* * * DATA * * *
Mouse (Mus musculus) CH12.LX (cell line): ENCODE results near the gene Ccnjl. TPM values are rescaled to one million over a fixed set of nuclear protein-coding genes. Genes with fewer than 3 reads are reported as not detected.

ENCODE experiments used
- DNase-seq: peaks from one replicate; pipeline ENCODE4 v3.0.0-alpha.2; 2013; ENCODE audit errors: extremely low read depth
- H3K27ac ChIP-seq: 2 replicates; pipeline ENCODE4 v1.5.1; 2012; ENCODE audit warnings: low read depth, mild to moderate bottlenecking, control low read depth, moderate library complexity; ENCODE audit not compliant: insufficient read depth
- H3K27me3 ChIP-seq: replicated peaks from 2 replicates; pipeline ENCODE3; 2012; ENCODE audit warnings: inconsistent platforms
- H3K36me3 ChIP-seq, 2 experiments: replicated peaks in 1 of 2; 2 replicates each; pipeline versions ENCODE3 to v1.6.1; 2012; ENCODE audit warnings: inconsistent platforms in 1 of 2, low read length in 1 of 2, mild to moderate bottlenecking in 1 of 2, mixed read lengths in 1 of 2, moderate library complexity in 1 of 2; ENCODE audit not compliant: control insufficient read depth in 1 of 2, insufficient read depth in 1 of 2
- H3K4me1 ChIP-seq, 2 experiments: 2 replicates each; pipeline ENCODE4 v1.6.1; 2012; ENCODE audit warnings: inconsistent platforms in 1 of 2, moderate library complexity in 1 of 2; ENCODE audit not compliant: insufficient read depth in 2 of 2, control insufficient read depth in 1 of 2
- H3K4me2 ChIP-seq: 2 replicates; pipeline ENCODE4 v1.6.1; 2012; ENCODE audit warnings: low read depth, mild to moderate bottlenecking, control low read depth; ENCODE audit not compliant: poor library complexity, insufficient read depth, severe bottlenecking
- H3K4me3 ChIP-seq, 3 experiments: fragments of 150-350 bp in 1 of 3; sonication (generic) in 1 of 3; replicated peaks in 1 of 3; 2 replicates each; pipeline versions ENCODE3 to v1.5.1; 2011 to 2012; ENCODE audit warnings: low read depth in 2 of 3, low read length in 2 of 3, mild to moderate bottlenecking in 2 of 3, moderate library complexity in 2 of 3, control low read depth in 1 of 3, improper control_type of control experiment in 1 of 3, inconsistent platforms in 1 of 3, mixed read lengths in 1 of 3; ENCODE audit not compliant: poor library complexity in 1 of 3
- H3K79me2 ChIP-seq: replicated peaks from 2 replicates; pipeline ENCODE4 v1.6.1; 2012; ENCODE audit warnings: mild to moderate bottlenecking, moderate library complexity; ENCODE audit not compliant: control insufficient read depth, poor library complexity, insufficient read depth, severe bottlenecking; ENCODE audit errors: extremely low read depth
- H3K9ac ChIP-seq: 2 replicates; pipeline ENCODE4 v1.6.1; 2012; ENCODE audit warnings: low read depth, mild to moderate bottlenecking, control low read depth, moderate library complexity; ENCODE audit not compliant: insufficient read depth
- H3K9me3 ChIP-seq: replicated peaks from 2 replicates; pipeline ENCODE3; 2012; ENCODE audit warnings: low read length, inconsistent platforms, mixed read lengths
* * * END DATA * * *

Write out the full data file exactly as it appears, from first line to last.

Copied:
Mouse (Mus musculus) CH12.LX (cell line): ENCODE results near the gene Ccnjl. TPM values are rescaled to one million over a fixed set of nuclear protein-coding genes. Genes with fewer than 3 reads are reported as not detected.

ENCODE experiments used
- DNase-seq: peaks from one replicate; pipeline ENCODE4 v3.0.0-alpha.2; 2013; ENCODE audit errors: extremely low read depth
- H3K27ac ChIP-seq: 2 replicates; pipeline ENCODE4 v1.5.1; 2012; ENCODE audit warnings: low read depth, mild to moderate bottlenecking, control low read depth, moderate library complexity; ENCODE audit not compliant: insufficient read depth
- H3K27me3 ChIP-seq: replicated peaks from 2 replicates; pipeline ENCODE3; 2012; ENCODE audit warnings: inconsistent platforms
- H3K36me3 ChIP-seq, 2 experiments: replicated peaks in 1 of 2; 2 replicates each; pipeline versions ENCODE3 to v1.6.1; 2012; ENCODE audit warnings: inconsistent platforms in 1 of 2, low read length in 1 of 2, mild to moderate bottlenecking in 1 of 2, mixed read lengths in 1 of 2, moderate library complexity in 1 of 2; ENCODE audit not compliant: control insufficient read depth in 1 of 2, insufficient read depth in 1 of 2
- H3K4me1 ChIP-seq, 2 experiments: 2 replicates each; pipeline ENCODE4 v1.6.1; 2012; ENCODE audit warnings: inconsistent platforms in 1 of 2, moderate library complexity in 1 of 2; ENCODE audit not compliant: insufficient read depth in 2 of 2, control insufficient read depth in 1 of 2
- H3K4me2 ChIP-seq: 2 replicates; pipeline ENCODE4 v1.6.1; 2012; ENCODE audit warnings: low read depth, mild to moderate bottlenecking, control low read depth; ENCODE audit not compliant: poor library complexity, insufficient read depth, severe bottlenecking
- H3K4me3 ChIP-seq, 3 experiments: fragments of 150-350 bp in 1 of 3; sonication (generic) in 1 of 3; replicated peaks in 1 of 3; 2 replicates each; pipeline versions ENCODE3 to v1.5.1; 2011 to 2012; ENCODE audit warnings: low read depth in 2 of 3, low read length in 2 of 3, mild to moderate bottlenecking in 2 of 3, moderate library complexity in 2 of 3, control low read depth in 1 of 3, improper control_type of control experiment in 1 of 3, inconsistent platforms in 1 of 3, mixed read lengths in 1 of 3; ENCODE audit not compliant: poor library complexity in 1 of 3
- H3K79me2 ChIP-seq: replicated peaks from 2 replicates; pipeline ENCODE4 v1.6.1; 2012; ENCODE audit warnings: mild to moderate bottlenecking, moderate library complexity; ENCODE audit not compliant: control insufficient read depth, poor library complexity, insufficient read depth, severe bottlenecking; ENCODE audit errors: extremely low read depth
- H3K9ac ChIP-seq: 2 replicates; pipeline ENCODE4 v1.6.1; 2012; ENCODE audit warnings: low read depth, mild to moderate bottlenecking, control low read depth, moderate library complexity; ENCODE audit not compliant: insufficient read depth
- H3K9me3 ChIP-seq: replicated peaks from 2 replicates; pipeline ENCODE3; 2012; ENCODE audit warnings: low read length, inconsistent platforms, mixed read lengths